Who is this describing: out on the streets; wearing everyday clothes; making friends with everybody and anybody; proclaiming the Good News in deed and action; trying to work out their relation to the organised churches; likely to revive the church from the margins?
The medieval friars, of course. Think of St Francis, out on the dangerous streets of Italian cities like Arezzo, banishing demons or lifting lepers off the road. Or St Dominic, finding ways to speak to disaffected people in the towns of Southern France about Christ. The authorities didn’t quite know what to do with them at first. They represented a challenge to the local church – ‘What are you going to do about these people who are discovering Christ?’ ‘Are you open to the kind of theology that can emerge from pastoral encounters on the street?’ (In fact, they were a lot more attractive than most of the contemporary local churches and clergy.)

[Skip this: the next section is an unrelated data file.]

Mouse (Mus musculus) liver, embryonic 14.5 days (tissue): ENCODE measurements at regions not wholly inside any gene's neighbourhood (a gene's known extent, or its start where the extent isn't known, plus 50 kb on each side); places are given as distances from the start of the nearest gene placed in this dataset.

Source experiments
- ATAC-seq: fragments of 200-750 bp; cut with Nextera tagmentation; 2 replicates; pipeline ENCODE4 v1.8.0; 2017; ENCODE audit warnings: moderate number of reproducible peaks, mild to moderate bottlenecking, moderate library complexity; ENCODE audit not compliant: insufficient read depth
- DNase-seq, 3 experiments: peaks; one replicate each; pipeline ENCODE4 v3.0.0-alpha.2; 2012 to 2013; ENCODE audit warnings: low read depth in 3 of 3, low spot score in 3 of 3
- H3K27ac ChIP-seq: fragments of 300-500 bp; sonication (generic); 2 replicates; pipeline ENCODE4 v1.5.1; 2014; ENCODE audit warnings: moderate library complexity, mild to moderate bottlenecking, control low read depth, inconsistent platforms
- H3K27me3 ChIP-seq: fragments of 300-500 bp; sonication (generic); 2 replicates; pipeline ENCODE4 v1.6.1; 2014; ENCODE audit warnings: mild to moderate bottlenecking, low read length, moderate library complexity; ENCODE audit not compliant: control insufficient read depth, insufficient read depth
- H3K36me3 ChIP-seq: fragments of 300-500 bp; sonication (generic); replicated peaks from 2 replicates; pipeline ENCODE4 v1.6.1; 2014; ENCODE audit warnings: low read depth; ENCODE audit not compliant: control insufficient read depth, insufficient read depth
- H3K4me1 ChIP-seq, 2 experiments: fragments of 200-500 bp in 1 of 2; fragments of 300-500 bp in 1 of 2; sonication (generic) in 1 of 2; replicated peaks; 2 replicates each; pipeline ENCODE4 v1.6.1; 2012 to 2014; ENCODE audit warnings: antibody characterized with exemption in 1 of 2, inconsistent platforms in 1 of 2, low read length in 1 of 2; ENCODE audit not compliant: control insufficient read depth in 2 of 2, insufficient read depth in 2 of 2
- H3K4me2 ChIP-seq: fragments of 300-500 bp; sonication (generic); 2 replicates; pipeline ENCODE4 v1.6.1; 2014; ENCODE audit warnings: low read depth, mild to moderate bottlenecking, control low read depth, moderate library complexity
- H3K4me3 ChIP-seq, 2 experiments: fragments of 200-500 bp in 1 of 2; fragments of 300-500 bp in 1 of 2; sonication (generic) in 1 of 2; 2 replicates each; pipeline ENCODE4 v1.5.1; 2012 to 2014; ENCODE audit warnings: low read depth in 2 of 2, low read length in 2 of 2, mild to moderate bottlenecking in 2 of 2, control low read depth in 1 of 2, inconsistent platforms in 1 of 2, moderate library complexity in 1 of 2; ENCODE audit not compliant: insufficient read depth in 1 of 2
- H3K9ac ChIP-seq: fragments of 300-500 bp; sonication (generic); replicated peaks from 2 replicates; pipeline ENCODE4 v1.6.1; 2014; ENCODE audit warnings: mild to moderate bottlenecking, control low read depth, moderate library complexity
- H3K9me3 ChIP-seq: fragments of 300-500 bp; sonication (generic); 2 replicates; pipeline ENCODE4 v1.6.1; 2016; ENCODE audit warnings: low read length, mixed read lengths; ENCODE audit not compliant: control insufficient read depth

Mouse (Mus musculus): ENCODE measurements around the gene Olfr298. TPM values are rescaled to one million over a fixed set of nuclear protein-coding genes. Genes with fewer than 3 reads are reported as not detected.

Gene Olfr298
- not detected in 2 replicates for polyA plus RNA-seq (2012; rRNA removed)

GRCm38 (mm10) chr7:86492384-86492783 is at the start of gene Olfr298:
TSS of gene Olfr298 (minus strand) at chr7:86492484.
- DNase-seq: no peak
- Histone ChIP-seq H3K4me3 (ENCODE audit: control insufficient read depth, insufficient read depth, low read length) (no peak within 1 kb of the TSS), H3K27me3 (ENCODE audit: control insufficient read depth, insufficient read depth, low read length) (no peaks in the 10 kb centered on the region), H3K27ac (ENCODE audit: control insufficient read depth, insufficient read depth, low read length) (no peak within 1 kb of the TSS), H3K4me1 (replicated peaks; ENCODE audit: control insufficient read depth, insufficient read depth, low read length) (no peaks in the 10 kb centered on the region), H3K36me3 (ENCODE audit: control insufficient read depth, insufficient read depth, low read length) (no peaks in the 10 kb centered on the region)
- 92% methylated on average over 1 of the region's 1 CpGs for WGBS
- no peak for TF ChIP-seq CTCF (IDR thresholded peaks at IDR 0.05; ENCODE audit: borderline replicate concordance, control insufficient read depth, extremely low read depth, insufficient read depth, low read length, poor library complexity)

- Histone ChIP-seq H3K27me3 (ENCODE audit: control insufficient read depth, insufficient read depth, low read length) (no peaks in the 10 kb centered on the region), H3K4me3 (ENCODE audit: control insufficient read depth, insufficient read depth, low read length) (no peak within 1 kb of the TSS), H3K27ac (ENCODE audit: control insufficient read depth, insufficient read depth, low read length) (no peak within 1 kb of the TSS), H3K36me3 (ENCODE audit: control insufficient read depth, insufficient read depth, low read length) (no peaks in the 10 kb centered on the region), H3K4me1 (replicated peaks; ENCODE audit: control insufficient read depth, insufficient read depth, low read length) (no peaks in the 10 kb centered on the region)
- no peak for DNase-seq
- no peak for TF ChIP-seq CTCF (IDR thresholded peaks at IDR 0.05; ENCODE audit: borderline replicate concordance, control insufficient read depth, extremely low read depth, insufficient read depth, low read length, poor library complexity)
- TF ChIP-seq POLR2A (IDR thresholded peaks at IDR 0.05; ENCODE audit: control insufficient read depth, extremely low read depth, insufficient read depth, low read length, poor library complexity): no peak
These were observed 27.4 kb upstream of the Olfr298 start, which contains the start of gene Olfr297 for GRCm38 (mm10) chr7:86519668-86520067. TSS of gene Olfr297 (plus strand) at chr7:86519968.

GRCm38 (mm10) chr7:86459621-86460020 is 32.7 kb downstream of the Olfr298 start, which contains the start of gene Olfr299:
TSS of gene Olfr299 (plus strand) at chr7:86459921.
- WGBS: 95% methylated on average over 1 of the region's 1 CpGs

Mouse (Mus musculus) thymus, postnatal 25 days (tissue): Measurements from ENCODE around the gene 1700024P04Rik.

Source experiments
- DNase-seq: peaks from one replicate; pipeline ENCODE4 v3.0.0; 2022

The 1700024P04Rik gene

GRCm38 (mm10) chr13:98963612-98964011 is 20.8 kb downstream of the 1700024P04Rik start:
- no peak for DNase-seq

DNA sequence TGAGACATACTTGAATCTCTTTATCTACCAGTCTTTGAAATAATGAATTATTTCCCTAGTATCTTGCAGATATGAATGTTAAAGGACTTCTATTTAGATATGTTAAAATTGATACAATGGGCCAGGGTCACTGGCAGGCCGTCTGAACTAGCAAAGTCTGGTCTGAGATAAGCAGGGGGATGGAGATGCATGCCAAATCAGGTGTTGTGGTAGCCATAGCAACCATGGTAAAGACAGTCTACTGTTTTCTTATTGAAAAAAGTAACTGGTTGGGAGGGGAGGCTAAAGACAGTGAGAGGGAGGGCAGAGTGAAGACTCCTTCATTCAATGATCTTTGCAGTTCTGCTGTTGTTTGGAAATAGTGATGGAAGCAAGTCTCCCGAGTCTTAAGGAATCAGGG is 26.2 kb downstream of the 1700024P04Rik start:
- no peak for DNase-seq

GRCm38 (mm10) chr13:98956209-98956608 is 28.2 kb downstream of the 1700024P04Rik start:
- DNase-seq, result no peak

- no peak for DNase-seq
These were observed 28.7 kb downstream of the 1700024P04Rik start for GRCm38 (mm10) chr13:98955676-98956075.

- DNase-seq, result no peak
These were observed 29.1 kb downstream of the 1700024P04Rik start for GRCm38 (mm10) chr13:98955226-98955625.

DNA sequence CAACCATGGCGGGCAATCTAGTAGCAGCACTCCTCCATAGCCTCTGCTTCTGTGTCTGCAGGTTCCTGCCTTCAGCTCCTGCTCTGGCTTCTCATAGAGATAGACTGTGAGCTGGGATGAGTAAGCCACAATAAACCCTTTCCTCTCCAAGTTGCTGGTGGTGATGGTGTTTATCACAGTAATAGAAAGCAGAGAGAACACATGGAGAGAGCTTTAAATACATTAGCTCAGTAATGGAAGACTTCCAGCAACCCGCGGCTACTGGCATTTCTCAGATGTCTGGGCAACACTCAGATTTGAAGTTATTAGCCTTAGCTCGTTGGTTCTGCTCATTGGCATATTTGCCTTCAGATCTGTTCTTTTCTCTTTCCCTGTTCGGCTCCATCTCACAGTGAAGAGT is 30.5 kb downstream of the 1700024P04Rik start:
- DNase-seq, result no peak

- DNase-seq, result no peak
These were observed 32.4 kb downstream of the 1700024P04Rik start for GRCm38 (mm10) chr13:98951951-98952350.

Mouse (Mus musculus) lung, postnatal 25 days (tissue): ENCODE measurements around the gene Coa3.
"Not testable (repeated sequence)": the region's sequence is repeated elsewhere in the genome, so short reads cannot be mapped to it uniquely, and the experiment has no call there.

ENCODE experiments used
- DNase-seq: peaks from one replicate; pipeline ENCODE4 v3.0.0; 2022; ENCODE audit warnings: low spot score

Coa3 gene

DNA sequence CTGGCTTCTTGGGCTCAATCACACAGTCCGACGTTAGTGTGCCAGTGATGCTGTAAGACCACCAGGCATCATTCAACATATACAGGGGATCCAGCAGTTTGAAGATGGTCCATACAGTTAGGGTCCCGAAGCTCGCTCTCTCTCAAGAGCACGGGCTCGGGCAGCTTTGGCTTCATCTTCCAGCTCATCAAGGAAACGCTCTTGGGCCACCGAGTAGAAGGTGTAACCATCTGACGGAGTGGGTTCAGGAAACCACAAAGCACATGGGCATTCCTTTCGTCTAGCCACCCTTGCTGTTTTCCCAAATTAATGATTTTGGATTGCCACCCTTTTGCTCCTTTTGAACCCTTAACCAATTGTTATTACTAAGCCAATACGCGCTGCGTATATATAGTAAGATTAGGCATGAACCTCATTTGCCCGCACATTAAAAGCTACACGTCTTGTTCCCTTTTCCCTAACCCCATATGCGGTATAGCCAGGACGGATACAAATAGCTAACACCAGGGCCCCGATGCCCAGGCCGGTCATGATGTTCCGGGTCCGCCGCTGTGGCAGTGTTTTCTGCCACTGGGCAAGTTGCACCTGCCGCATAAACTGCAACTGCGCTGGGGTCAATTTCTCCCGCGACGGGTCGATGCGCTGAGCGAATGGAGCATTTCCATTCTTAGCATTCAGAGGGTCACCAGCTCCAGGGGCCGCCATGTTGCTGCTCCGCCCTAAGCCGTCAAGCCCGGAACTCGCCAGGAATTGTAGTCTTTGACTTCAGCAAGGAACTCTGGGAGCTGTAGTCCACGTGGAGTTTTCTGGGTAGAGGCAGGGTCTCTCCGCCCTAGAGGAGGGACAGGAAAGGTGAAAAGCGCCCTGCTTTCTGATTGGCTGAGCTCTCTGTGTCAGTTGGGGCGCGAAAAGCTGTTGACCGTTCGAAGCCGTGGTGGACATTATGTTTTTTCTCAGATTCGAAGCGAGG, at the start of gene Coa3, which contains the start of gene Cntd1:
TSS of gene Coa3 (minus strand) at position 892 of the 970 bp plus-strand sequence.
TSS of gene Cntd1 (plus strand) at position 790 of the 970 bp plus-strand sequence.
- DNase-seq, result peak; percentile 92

In the end, the friars themselves became part of the establishment, though for a time they had revived the Church and made it more sensitive to the needs of the poor and the thirst for a relevant message. Then the process of reformation had to begin all over again …
So are the Street Pastors doing the same for the world and the church as the friars did? i.e preaching the Gospel and using words when they need to; being out there on the streets; challenging the churches to respond? Stirling Street Pastors have certainly made me sit up and think about how we might welcome and nurture someone who has encountered them in the city on a Friday night and wanted to know more about God.
The Street Pastors are thinking about a ‘half-way’ house that is not quite ‘full-on church’, but more than a casual conversation. And they are aware of the danger that this might itself become a new church – but perhaps the responsibility for the outcome belongs as much to the churches as to them.